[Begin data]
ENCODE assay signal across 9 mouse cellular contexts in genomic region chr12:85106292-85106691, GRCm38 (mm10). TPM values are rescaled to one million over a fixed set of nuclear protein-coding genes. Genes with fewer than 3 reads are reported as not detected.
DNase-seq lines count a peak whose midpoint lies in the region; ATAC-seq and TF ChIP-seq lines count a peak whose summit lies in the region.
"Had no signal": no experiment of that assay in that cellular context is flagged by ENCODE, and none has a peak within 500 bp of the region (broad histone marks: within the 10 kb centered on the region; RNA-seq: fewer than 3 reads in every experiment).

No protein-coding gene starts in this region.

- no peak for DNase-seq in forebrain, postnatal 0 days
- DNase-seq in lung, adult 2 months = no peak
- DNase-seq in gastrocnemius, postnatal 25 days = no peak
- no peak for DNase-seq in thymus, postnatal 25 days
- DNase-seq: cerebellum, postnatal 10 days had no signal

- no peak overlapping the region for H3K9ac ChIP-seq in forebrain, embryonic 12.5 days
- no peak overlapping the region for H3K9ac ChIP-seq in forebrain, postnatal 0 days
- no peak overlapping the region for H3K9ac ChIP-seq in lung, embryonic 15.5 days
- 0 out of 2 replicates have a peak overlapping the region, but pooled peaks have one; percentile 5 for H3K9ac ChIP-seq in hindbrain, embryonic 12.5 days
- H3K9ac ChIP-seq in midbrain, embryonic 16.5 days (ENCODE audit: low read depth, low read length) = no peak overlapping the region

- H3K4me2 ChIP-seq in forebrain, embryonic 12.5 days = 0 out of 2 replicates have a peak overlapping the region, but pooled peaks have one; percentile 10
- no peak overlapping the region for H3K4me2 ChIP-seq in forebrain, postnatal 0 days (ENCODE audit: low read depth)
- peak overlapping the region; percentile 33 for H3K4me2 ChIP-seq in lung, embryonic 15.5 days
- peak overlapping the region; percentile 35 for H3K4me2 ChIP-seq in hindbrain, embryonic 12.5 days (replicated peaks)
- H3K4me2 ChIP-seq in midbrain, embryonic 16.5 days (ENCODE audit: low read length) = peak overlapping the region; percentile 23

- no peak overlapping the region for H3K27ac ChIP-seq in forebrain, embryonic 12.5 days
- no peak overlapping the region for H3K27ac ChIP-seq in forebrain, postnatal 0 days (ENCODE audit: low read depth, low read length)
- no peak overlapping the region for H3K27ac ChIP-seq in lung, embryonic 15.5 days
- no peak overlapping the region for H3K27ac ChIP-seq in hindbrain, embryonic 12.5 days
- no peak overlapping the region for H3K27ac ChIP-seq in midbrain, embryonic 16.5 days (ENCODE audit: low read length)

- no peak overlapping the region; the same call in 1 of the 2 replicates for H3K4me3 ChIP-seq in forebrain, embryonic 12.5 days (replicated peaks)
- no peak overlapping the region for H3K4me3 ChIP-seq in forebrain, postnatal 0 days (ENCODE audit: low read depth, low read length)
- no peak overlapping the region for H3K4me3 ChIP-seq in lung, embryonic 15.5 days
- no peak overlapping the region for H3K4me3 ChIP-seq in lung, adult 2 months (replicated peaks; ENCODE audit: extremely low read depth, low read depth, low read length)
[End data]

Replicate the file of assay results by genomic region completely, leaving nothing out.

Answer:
ENCODE assay signal across 9 mouse cellular contexts in genomic region chr12:85106292-85106691, GRCm38 (mm10). TPM values are rescaled to one million over a fixed set of nuclear protein-coding genes. Genes with fewer than 3 reads are reported as not detected.
DNase-seq lines count a peak whose midpoint lies in the region; ATAC-seq and TF ChIP-seq lines count a peak whose summit lies in the region.
"Had no signal": no experiment of that assay in that cellular context is flagged by ENCODE, and none has a peak within 500 bp of the region (broad histone marks: within the 10 kb centered on the region; RNA-seq: fewer than 3 reads in every experiment).

No protein-coding gene starts in this region.

- no peak for DNase-seq in forebrain, postnatal 0 days
- DNase-seq in lung, adult 2 months = no peak
- DNase-seq in gastrocnemius, postnatal 25 days = no peak
- no peak for DNase-seq in thymus, postnatal 25 days
- DNase-seq: cerebellum, postnatal 10 days had no signal

- no peak overlapping the region for H3K9ac ChIP-seq in forebrain, embryonic 12.5 days
- no peak overlapping the region for H3K9ac ChIP-seq in forebrain, postnatal 0 days
- no peak overlapping the region for H3K9ac ChIP-seq in lung, embryonic 15.5 days
- 0 out of 2 replicates have a peak overlapping the region, but pooled peaks have one; percentile 5 for H3K9ac ChIP-seq in hindbrain, embryonic 12.5 days
- H3K9ac ChIP-seq in midbrain, embryonic 16.5 days (ENCODE audit: low read depth, low read length) = no peak overlapping the region

- H3K4me2 ChIP-seq in forebrain, embryonic 12.5 days = 0 out of 2 replicates have a peak overlapping the region, but pooled peaks have one; percentile 10
- no peak overlapping the region for H3K4me2 ChIP-seq in forebrain, postnatal 0 days (ENCODE audit: low read depth)
- peak overlapping the region; percentile 33 for H3K4me2 ChIP-seq in lung, embryonic 15.5 days
- peak overlapping the region; percentile 35 for H3K4me2 ChIP-seq in hindbrain, embryonic 12.5 days (replicated peaks)
- H3K4me2 ChIP-seq in midbrain, embryonic 16.5 days (ENCODE audit: low read length) = peak overlapping the region; percentile 23

- no peak overlapping the region for H3K27ac ChIP-seq in forebrain, embryonic 12.5 days
- no peak overlapping the region for H3K27ac ChIP-seq in forebrain, postnatal 0 days (ENCODE audit: low read depth, low read length)
- no peak overlapping the region for H3K27ac ChIP-seq in lung, embryonic 15.5 days
- no peak overlapping the region for H3K27ac ChIP-seq in hindbrain, embryonic 12.5 days
- no peak overlapping the region for H3K27ac ChIP-seq in midbrain, embryonic 16.5 days (ENCODE audit: low read length)

- no peak overlapping the region; the same call in 1 of the 2 replicates for H3K4me3 ChIP-seq in forebrain, embryonic 12.5 days (replicated peaks)
- no peak overlapping the region for H3K4me3 ChIP-seq in forebrain, postnatal 0 days (ENCODE audit: low read depth, low read length)
- no peak overlapping the region for H3K4me3 ChIP-seq in lung, embryonic 15.5 days
- no peak overlapping the region for H3K4me3 ChIP-seq in lung, adult 2 months (replicated peaks; ENCODE audit: extremely low read depth, low read depth, low read length)